New paper in Journal of Morphology


Morphology of ctenostome bryozoans: 5. Sundanella, with description of a new species from the Western Atlantic and the Multiporata concept.

Schwaha T, Winston JE & Gordon DP. 2022.
J. Morphol.. Accepted Author Manuscript. Link. Published online 5 July 2022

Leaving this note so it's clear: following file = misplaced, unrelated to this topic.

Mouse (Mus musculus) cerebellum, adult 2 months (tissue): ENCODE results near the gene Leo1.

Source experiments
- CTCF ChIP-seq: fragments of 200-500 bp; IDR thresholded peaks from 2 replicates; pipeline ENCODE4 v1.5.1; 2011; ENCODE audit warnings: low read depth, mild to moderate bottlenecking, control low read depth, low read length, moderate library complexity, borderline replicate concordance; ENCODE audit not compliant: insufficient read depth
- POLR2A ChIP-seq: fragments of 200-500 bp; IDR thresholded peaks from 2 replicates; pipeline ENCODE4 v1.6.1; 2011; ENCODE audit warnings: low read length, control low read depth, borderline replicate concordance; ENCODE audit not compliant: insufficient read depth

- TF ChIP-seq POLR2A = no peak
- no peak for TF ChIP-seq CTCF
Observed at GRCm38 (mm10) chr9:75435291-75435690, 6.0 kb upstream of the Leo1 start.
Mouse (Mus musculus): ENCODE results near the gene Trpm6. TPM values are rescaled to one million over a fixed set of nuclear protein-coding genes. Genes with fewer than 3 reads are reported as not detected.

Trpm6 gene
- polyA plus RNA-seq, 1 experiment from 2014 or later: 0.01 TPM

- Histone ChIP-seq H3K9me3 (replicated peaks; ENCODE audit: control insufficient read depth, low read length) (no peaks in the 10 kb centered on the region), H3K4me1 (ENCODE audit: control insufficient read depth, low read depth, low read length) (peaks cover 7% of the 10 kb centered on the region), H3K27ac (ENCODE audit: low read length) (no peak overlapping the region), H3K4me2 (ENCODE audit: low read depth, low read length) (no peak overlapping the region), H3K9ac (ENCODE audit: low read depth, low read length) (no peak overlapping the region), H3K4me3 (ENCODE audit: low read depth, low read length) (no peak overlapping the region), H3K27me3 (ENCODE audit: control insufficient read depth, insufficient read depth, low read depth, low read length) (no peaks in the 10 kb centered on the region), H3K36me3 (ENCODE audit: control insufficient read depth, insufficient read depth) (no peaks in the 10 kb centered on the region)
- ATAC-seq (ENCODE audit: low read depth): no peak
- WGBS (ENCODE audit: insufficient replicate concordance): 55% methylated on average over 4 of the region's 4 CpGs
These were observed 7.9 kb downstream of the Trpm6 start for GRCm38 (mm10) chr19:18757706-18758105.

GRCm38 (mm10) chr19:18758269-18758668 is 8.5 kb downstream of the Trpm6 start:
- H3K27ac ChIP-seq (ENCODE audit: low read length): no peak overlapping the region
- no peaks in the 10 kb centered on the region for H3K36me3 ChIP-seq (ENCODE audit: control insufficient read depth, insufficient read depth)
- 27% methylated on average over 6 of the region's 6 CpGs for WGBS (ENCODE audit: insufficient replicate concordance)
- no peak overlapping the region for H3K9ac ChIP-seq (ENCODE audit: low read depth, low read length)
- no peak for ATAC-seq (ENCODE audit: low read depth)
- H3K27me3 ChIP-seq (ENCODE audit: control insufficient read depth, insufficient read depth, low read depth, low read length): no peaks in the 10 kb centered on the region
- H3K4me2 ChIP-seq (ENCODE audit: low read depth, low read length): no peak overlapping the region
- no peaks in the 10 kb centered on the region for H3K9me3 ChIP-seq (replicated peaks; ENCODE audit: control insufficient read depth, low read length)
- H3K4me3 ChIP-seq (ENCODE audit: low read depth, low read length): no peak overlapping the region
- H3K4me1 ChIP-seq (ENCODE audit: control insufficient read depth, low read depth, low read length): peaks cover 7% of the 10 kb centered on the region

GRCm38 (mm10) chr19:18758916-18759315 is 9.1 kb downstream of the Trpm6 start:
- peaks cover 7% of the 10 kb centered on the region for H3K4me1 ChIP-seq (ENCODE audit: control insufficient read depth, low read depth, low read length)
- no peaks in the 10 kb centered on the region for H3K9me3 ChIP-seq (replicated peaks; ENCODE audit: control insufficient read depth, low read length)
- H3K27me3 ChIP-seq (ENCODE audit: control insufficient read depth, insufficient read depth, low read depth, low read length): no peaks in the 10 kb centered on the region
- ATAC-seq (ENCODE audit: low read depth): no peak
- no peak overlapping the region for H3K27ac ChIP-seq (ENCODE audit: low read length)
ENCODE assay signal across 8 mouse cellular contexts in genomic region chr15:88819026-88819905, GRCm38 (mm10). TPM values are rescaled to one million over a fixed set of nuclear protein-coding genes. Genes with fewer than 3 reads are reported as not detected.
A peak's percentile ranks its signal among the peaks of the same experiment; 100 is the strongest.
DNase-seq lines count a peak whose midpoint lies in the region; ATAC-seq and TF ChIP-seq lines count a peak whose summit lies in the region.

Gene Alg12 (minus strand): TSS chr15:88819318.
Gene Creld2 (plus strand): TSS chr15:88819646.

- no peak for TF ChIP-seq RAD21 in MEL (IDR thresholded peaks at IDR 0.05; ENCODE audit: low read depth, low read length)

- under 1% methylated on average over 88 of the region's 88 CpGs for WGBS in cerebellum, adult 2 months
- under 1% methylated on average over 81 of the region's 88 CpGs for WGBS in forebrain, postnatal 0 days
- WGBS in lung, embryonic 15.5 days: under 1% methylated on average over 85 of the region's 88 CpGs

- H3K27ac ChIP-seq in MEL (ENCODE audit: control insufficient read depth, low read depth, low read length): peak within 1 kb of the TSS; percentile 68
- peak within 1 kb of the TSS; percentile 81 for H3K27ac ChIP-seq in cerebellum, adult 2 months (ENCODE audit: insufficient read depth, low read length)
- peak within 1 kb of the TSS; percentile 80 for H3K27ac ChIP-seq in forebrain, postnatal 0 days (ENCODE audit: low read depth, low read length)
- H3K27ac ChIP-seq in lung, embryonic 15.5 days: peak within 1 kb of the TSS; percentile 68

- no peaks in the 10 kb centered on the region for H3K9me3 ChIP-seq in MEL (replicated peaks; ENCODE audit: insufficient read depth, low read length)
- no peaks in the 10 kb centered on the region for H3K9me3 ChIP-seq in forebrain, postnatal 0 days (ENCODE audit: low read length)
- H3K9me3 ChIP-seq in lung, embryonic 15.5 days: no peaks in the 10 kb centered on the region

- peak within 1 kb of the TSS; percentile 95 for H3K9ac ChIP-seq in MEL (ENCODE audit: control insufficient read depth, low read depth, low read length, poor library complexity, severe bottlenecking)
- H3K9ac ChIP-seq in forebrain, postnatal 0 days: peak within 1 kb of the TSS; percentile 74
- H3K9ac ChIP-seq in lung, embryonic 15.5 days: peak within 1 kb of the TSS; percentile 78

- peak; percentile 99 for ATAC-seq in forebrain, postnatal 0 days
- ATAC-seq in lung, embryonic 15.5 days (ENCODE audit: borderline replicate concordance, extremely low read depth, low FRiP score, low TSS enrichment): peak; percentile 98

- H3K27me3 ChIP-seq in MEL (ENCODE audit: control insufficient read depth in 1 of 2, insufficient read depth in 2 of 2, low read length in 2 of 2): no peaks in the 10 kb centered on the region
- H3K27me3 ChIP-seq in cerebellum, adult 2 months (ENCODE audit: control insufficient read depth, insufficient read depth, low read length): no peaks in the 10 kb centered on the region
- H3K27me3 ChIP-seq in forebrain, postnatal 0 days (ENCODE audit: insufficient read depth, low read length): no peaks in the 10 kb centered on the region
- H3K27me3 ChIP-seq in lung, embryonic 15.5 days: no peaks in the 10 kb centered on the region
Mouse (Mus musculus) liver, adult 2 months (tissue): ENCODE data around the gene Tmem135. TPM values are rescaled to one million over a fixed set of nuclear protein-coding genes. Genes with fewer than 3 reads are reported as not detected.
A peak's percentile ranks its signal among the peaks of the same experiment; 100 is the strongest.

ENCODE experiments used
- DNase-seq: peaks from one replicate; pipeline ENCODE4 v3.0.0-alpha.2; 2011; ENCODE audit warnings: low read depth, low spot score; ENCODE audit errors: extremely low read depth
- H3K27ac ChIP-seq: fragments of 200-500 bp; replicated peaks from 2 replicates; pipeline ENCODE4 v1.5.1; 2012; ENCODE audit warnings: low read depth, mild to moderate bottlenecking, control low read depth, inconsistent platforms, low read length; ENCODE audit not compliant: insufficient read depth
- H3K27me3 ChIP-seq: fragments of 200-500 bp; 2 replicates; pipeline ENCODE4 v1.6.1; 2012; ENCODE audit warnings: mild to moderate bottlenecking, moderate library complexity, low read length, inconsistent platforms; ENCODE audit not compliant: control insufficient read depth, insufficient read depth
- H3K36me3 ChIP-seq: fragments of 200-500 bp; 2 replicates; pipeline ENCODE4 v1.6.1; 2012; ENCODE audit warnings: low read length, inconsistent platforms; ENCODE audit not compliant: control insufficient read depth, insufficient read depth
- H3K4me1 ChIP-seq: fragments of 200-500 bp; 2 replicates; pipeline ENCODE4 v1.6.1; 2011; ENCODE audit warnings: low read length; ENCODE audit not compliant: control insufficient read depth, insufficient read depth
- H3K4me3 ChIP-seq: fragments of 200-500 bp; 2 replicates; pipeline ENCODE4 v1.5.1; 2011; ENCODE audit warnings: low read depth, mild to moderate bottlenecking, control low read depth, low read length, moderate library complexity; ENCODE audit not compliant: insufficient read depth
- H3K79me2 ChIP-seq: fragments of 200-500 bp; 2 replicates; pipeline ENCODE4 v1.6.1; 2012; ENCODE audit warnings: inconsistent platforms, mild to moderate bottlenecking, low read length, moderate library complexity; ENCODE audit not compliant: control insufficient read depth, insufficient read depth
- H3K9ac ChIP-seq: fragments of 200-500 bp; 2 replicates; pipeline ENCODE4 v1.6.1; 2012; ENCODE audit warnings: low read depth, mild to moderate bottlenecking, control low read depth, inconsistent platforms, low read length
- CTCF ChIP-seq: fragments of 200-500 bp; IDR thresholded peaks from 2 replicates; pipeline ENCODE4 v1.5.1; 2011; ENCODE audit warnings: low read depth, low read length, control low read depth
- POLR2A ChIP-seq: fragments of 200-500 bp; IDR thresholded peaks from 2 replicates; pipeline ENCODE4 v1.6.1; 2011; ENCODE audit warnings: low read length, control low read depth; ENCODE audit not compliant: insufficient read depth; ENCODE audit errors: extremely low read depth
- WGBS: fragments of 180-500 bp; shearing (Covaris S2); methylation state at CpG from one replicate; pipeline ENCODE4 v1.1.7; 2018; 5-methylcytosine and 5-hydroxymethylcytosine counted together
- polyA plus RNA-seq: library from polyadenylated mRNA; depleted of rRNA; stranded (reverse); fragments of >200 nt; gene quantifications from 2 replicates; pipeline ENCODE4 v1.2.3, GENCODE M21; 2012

Ctenostome bryozoans are a small group of gymnolaemates that comprise only few hundred described species. Soft-tissue morphology remains the most important source for analyzing morphological characters and inferring relationships within this clade. The current study focuses on the genus Sundanella, for which morphological data is scarce to almost absent. We studied two species of the genus, including one new to science, using histology and 3D-reconstruction techniques, and confocal laser scanning microscopy. Sundanella generally has a thick, sometimes arborescent cuticle and multiporous interzooidal pore-plates. The lophophore is bilateral with an oral rejection tract and generally has 30 or 31 tentacles in both species. The digestive tract shows a large cardia in S. floridensis sp. nov. and an extremely elongated intestine in S. sibogae. Both terminate via a vestibular anus. Only a single pair of parieto-diaphragmatic muscles is present and 4‒6 duplicature bands. Both species show a large broad frontal duplicature band further splitting into four individual bands. The collar is vestibular. Sundanella sibogae shows highly vacuolated cells at the diaphragm, whereas S. floridensis sp. nov. has unique glandular pouches at the diaphragmal area of the tentacle sheath. Such apertural glands have never been encountered in other ctenostomes. Both species of Sundanella are brooders that brood embryos either in the vestibular or cystid wall. Taken together, the current analysis shows numerous characters that refutes an assignment of Sundanella to victorellid ctenostomes, which only show superficial resemblance, but differ substantially in most of their soft-body morphological traits. Instead, a close relationship with other multiporate ctenostomes is evident and the families Pherusellidae, Flustrellidrae and Sundanellidae should be summarized as clade ‘Multiporata’ in the future.